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Clean your plate: Thinking about naughty or nasty tags for your car? Ohio BMV says think again

Safety, propriety rule requests from car owners
Posted: 6:00 AM, Aug 23, 2016
Updated: 2016-08-23 13:16:02Z
Which Ohio license plates were banned and why?
Which Ohio license plates were banned and why?

CINCINNATI -- Have you ever seen a personalized license plate and wondered, “How do they get away with that?”

You should see the ones that get rejected.

We're talking widespread distracted driving or road rage here if approved, at best.

The Ohio Bureau of Motor Vehicles has a Special Plates Review Committee that meets daily to oversee personalized license plate requests from Ohio motorists. This committee has existed since at least 2002, said Lindsey Bohrer, the BMV spokeswoman.

“We err on the side of balance between freedom of speech and limiting profanity, offensiveness or phrases that could incite lawless behavior,” said Lindsey Bohrer, the BMV public information officer. (Provided photo)

Requests can range from some of the benign things you see on the street, “GRANDPA,” or “GO REDS,” for example, to something truly offensive, like “GO STEELERS.” (I kid, Steelers fans, I kid.)

Click here to see the full list of personalized Ohio license plates that were denied in 2016

(Disclaimer: Some of the banned plates contain offensive and vulgar language)

My Grandpa McKinley did have the “GRANDPA” license plate in Kentucky for over 30 years, so the idea of what gets approved and denied intrigued me. Obviously, something innocuous like “GRANDPA,” would be fine with any review committee, but some of the ones that were rejected are … well, it’s surprising someone even tried to get them through. 

They range from vulgar and obscene to downright racist and hateful. Since Jan. 4, over 350 personalization requests for license plates have been denied. Some of the less colorful ones include: “5MRTA55,” “POOPIES,” “FUBAR 50” and “COCAINE.” 

The requests rejected so far this year include those obvious red flags and sophomoric yuks, and yet others that seem so obscure as to leave one wondering what the car's owner was trying to say.

Yeah, probably best to say "Huh-uh," just to be safe.

This YouTube video includes examples of banned plates from California, Ohio and British Columbia. Viewers please note that while some are more offensive or vulgar than others, they’ve all been rejected for a reason.

A few years ago, there were multiple variations of people trying to express their disdain at LeBron James for leaving Cleveland by stating it colorfully on their license plates. Be creative or coarse and you can imagine what they tried to say. This year, Republican presidential nominee Donald Trump has been a more popular choice for vitriolic plate requests.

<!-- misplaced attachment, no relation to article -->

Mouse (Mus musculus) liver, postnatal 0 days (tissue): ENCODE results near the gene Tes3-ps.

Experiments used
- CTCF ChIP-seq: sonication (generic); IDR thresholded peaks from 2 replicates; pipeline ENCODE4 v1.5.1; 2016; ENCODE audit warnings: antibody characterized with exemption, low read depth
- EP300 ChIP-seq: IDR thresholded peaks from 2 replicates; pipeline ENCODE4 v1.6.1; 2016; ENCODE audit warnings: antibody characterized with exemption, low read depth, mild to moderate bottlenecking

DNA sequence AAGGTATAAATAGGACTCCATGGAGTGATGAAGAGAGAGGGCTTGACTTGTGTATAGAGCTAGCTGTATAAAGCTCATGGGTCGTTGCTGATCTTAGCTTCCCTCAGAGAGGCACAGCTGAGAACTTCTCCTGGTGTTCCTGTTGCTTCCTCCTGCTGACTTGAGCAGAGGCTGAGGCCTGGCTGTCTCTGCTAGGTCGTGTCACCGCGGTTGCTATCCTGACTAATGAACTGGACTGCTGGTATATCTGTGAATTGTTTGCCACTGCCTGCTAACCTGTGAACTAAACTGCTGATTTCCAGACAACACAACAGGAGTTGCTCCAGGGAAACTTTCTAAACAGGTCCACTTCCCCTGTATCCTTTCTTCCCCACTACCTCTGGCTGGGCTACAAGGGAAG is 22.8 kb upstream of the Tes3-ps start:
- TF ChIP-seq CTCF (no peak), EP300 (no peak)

Another type of request that typically gets denied are plates with zeroes or the letter “O.” The reason for this, said Bohrer, is that these characters are difficult for police officers to distinguish. 

“We err on the side of balance between freedom of speech and limiting profanity, offensiveness or phrases that could incite lawless behavior,” she said. 

Bohrer also said when reviewing requests for special license plates, the BMV rejects requests that:

  • Contain words, combinations and/or phrases (in any language and when read either frontward or backward) that are profane (that is, swear words or expletives) obscene, sexually explicit or scatological.
  • Contains words, combinations and/or phrases (in any language and when read either frontward or backward) that are so offensive that they could reasonably be expected to provoke a violent response from viewers without additional comment.
  • Contains words, combinations and/or phrases (in any language and when read either frontward or backward) that advocate immediate lawlessness or advocate lawless activities.  

One thing that cannot be altered is a restricted plate, the court-issued plates for those convicted of OVI, or operating a vehicle impaired, formerly called a DUI or DWI. Those plates are issued in Ohio under the following circumstances:

  • If you are convicted of OVI as a first offense, the judge has discretion to order restricted plates as a condition of granting you limited driving privileges.
  • If you are placed under an administrative license suspension, a judge has discretion to order restricted plates as a condition of granting limited driving privileges.
  • If you are convicted of OVI as a first offense that involves a “high test”, the judge must order restricted plates as a condition of limited driving privileges.
  • If you are convicted of OVI as a second offense or more within six years, the judge must order restricted plates as a condition of limited driving privileges.
  • If you are convicted of OVI as a fourth offense or more within 20 years, the judge must order restricted plates as a condition of limited driving privileges.

Those looking to get personalized plates should check  https://www.oplates.com/  for availability.